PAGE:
What is a Market-On-Close Order or MOC

A market-on-close order or MOC is a non-limit market order. A trader executes an MOC order as close to the end of the market day as possible. On the New York Stock Exchange, a trader must submit an MOC order by 3:45 p.m. EST and 3:50 p.m. EST on the Nasdaq, as both exchanges close at 4 p.m. EST. Neither exchange allows for the modification or cancellation of MOC orders after those times.

Basics of Market-On-Close Order or MOC

Market-on-close order or MOC is a market order that will be executed at or just after closing. Traders deploy an MOC order when an investor wants to buy or sell a given financial instrument at the last price dealt in the market at the end of the trading day. MOC orders do not specify a target price. Traders sometimes use MOC orders as a limit order qualifier. This means that a limit order will be automatically canceled if it isn't executed during the trading day. This ensures that the desired transaction is executed, but it leaves the investor exposed to end-of-day price moves.

An MOC order offers protection to investors by ensuring the purchase or sale of a stock that might move drastically overnight as the result of a scheduled after-hours earnings announcement or an anticipated news story. Investors also find MOC orders when they are not available to execute an essential transaction at the end of the day. There is a risk of using an MOC order, however: a cluster of orders in the end-of-day trading can lead to a poor execution.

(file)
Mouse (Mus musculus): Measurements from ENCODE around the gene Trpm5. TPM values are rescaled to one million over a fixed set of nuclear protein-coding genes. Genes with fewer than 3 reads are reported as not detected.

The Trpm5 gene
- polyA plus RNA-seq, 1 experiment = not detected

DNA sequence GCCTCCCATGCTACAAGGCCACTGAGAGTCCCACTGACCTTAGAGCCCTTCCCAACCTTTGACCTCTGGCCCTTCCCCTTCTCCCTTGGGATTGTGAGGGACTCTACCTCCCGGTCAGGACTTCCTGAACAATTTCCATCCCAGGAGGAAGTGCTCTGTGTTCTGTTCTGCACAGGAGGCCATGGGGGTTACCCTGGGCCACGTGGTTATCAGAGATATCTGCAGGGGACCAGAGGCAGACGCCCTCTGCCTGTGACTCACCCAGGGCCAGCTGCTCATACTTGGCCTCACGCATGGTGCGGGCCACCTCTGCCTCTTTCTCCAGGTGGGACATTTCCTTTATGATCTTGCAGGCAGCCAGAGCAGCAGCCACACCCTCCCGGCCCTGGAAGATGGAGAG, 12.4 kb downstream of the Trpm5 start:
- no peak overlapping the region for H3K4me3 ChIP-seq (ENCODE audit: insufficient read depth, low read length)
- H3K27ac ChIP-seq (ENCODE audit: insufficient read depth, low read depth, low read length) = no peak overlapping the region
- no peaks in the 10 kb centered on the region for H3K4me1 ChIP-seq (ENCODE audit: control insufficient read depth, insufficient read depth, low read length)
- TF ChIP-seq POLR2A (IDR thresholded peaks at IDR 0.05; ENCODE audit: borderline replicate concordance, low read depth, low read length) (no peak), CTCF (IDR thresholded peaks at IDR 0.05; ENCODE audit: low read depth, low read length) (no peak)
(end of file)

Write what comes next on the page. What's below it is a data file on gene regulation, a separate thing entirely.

Types of Orders

MOC orders represent only one of a variety of order types. Among the most common is a limit order. A limit order stipulates that the asset must reach a target level before the trader executes the purchase or sale. The investor always places a limit order to be executed at a price higher than the market price of the asset at the time the investor places that order. Investors set limit orders so that the target price can take profit on an existing position, limit a loss or enter a new position. A stop-loss order is another kind of common order; this essentially is a worst-case scenario and again can take profit, limit a loss or enter a position.

The order cancels order (OCO) is a combination of a limit order and a stop-loss order. Either the asset hits the target level and the trader executes the trade, or the order is automatically canceled.

  • A Market-On-Close (MOC) order is a non-limit market order that is executed at or after the closing of a stock exchange.
  • A MOC order is placed in anticipation of a stock's moves of the next day.


Example of an MOC Order

Suppose a trader owns 100 shares of company ABC, which is expected to report negative earnings after the closing bell. ABC's earnings failed to surpass analyst expectations for several quarters. But its stock price has not displayed adverse price movement during the day. In order to minimize losses from a selloff in ABC's shares after its call, the trader places an MOC order to sell all or part of her share portfolio in ABC.